Finally, my old College friend and fraternity brother, Fast Freddy the Dentist, alerted me to the possibility the creature is a Fisher Cat. 

The Fisher Cat is a fierce 30 pound cat-like weasel which once roamed the north eastern United States until it was almost trapped into extinction for its pelt.  The Fisher Cat is so fierce it is the only animal which is able to kill and eat a porcupine.  The Fisher Cat is making an ecological comeback.

Now I ask you, whom should I believe?

The retired bigwig with the Delaware Fish and Game Department:
Fox Squirrel

                                             A Rhode Island Dentist:

Fisher Cat 
  I’m going with the Dentist!    


  1. I believe! I believe! I'm siding with the dentist also. We have a fair assortment of squirrels here in Ashland...grey, brown, black, brown with black get it. Our city workers call squirrels road lickers. I guess they get hit because they are in the road licking off the salt. I'm sure if your Fisher Cat ever makes it up here we'll find it on the side of the road. I'll blog about it..complete with pics.

  2. Ah if you had only had your phone with you to take a picture. I have seen fox squirrels and the first one you see is a bit of a shock. To me it looked like a cross between a squirrel and a raccoon. Thought I had seen a new breed but my co-workers convinced me it was a fox squirrel. However what you saw sounds much bigger. If it was a Fisher Cat, it is good there was 200 yards between you. He sounds nasty.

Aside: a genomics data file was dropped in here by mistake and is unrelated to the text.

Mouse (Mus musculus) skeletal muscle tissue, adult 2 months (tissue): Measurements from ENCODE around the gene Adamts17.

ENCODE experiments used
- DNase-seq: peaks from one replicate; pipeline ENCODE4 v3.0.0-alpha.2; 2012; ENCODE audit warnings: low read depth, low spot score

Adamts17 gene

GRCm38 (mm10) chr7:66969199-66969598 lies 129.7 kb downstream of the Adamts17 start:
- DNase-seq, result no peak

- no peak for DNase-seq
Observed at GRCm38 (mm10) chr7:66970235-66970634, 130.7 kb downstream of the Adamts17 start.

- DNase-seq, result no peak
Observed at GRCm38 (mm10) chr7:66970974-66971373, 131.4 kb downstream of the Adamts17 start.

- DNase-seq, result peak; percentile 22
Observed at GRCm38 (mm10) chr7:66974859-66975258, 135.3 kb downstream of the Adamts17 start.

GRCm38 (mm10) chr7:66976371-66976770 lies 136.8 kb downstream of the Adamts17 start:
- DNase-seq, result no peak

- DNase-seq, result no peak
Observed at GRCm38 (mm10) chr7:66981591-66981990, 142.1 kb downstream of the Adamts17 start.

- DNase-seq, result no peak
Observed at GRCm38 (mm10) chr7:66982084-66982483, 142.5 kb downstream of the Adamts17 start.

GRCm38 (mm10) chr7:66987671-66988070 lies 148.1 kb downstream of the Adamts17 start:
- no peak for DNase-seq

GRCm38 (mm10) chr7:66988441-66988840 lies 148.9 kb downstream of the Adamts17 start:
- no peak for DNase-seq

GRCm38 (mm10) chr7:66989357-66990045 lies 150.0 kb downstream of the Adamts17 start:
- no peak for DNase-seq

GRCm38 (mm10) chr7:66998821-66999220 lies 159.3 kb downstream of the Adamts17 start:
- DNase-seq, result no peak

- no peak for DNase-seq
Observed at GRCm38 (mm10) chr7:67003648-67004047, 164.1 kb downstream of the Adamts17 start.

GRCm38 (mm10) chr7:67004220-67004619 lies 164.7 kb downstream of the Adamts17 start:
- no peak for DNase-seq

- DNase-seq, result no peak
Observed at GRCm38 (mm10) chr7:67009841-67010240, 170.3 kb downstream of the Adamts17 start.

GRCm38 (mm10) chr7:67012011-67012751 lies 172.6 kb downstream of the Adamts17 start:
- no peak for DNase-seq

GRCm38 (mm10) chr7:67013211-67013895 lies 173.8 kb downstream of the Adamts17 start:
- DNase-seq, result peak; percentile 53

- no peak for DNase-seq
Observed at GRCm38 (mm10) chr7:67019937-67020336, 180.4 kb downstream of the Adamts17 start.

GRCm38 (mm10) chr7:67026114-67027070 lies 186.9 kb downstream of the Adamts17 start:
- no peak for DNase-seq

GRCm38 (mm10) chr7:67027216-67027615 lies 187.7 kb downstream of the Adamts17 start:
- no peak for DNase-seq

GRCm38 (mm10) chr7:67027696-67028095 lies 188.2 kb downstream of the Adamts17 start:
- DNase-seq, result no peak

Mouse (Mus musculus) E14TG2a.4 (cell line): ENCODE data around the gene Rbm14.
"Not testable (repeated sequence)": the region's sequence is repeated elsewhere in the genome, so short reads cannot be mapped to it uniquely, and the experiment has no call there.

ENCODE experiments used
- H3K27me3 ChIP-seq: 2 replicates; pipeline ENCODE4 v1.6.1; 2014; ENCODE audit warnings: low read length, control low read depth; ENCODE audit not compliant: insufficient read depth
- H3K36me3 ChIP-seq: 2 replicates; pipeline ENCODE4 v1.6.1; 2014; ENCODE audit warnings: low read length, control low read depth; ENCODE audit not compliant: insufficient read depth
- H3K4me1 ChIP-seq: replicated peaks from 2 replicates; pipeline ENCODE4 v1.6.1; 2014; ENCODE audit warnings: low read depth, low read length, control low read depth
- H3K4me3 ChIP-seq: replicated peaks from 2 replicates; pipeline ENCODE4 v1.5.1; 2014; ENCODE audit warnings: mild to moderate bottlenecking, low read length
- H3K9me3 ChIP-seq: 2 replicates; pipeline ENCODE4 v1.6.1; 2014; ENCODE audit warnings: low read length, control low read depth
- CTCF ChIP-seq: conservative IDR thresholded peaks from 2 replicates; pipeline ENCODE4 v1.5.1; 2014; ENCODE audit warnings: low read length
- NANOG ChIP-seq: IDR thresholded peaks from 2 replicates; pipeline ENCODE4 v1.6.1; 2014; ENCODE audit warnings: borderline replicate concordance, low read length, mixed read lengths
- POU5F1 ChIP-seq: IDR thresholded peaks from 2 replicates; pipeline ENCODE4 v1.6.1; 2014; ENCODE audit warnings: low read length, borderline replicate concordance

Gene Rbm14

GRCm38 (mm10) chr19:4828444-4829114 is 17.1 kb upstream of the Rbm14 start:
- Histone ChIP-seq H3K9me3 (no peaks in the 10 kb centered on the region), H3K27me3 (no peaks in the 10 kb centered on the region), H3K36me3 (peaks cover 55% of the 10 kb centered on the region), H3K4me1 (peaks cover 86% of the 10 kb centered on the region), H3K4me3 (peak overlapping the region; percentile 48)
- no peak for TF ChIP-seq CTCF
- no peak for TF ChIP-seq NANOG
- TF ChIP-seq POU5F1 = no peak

3. Very likely it was a fisher, and i am glad it wasn't interested in coming near you. Like weasels, martens, and their other such kin, they are fierce predators best left alone.

  4. I'd never heard of a Fisher Cat, but maybe it was since I discovered they're real. Thought maybe your story about what you saw was a fisherman's tale only about a squirrel that gets bigger and bigger with each of the tellings.

  5. wow that was thrilling story dear Joe i so enjoyed reading each bit of it specially because it immediately reminded me days when we entered in our native village and the huge bodies of walking animals were seen by me for the first time ,though they were two to three feet tall lizards which i had never seen before at all ,when we moved to our newly built home the sighting of snakes ,forty to sixty or more kg lizards became common .we accepted that we moved into a mountainous area

  6. Hahahaha! The dentist has my vote as well! That's hilarious, Joe!